Acting Out: A Genetic Legacy?

I don’t know where it all began, our family love for acting, but it certainly seems to run in our genetic code.  The above picture is of my grandmother dressed in buckskin as Pocohontas.  She was one of six daughters, all of whom loved to dress up and act out. It was their form of family entertainment and it has been a trait passed down through the generations.

My mother, was just as quick to get into costume as her mother and aunts.  She is dressed as an operatic diva in the photo above.  She spent her school years dancing and singing.  She took part in many Gilbert and Sullivan operettas and was once offered the chance to go to Julliard, but she turned it down because she knew she would be terribly homesick for Newfoundland.  Mom had a lovely melodic soprano voice and I loved hearing her sing the hymns in church.  She had a great sense of humour and loved to laugh.

My husband and I are hams at heart.  This photo was taken at a friend’s home where we went in costume for a murder mystery dinner.  I’m dressed as a flapper and he is a 1920’s slick con-man. We have always enjoyed going to the theatre and acting up any chance we get.  I took an acting course in high school from OLT director, Joe O’Brien, and enjoyed every minute.  In my senior year of high school, I took part in a play called “Coffee House” where I played a pregnant teenager trying to muster up enough courage to tell her parents. It was well received and I was hooked.   Part of the reason I later liked teaching so much was because I got an opportunity to have an audience every day (children are very appreciative).  My friend, Ivah Malkin and I began a community little theatre group called the Fencepost Players when our children were young.  We did two productions a year and it continued for five years.  Our efforts were rewarded with a certificate of merit awarded to community volunteers by the Canadian government during the torch run for the Olympic Games in 1988.  I still use drama whenever it is appropriate in the church.

When our children were young they spent time making up radio shows on our eight track tape recorder and performing plays with their cousins for the family.

Now our youngest son, Brenhan McKibben, is an actor who has performed on stage both in amateur and professional productions.  He got his college diploma in Theatre Arts from Algonquin College and appeared in four Tara Player plays, a professional GCTC production, and on the Fourth Stage at the National Arts Centre. He also had a part in the Gladstone Theatre production of “The Lieutenant of Innishmore”.  He is a member of  the Red One Theatre Collective in Toronto and has appeared in “Zoo Story” by Edward Albee, “Howie , the Rookie” by O’Rowe,  Tennessee William’s  “The Big Game” and just finished directing George Bernard Shaw’s “The Fatal Gazogene” at the Campbell House Museum.  Brenhan has also directed his adaptation of one of the Japanese Rashamon Tales which he named “In the Pines” as it was set in Ontario in the 1800’s.  Brenhan has acted in several indie films, one of which, “The Agent” appeared  for several weeks on an American television channel.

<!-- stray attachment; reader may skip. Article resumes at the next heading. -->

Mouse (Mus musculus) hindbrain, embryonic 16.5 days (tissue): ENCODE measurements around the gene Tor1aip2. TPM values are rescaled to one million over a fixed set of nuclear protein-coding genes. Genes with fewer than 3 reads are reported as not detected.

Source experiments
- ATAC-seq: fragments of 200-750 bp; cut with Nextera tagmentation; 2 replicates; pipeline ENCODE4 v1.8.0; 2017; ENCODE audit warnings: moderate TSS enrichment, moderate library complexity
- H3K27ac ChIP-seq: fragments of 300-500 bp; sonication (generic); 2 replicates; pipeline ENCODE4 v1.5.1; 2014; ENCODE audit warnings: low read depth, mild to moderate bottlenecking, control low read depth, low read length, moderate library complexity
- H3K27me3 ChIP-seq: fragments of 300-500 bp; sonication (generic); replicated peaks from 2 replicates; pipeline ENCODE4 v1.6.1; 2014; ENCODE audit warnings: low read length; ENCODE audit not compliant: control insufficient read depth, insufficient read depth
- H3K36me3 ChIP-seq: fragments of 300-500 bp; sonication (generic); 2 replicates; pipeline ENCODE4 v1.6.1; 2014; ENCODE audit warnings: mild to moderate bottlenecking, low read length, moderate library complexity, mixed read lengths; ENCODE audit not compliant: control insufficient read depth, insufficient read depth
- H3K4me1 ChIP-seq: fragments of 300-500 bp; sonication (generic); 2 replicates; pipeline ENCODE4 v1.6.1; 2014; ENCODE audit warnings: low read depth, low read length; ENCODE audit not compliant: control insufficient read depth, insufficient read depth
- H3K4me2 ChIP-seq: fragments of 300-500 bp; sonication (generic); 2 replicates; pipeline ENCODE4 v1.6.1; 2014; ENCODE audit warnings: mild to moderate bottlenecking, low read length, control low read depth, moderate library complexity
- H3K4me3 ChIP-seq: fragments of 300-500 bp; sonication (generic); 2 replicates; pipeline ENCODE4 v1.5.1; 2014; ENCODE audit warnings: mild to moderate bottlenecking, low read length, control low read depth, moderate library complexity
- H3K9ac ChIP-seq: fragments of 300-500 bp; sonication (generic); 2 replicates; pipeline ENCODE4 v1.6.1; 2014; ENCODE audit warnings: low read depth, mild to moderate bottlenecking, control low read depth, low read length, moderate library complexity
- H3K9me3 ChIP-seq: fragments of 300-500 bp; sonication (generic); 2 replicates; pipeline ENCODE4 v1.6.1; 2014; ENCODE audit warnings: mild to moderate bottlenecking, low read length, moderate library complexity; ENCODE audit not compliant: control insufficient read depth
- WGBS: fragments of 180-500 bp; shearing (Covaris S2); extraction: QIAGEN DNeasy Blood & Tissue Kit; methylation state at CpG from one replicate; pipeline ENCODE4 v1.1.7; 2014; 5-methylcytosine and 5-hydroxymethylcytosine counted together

Our daughter, Alanna McKibbon, would rather be behind the camera than in front of it .  She was in drama classes in high school and took part in a production of “The Effect of Gamma Rays on Man in the Moon Marigolds” among other things, but is more interested in film than theatre.  She graduated from The Film and Television course at Humber College and has been using her craft ever since, most recently as assistant editor on a television series.  

Our other children, Sean and Dan also enjoy theatre and film.  Sean took part in some of the Fencepost Player productions, while Dan helped out behind the scenes.  They are involved now in other art forms but take an avid interest in their brother’s and sister’s careers.

This might be as far as it goes, but I know that our two granddaughters enjoy making up puppet shows and our grandson likes break dancing, so perhaps not.  I don’t know how far back this love for performance goes, but it seems that for this family, our motto should probably be “the show must go on.”

How about your children?  Have you seen certain passions handed down in your family  from generation to generation- perhaps for science or history or sports?  Isn’t it fun to see how certain traits are passed on?  Is it nurture or nature?  When you consider the amazing athletic and artistic feats we have witnessed this past two weeks in gymnastics, track and field and swimming at the Olympic Games, you have to wonder.

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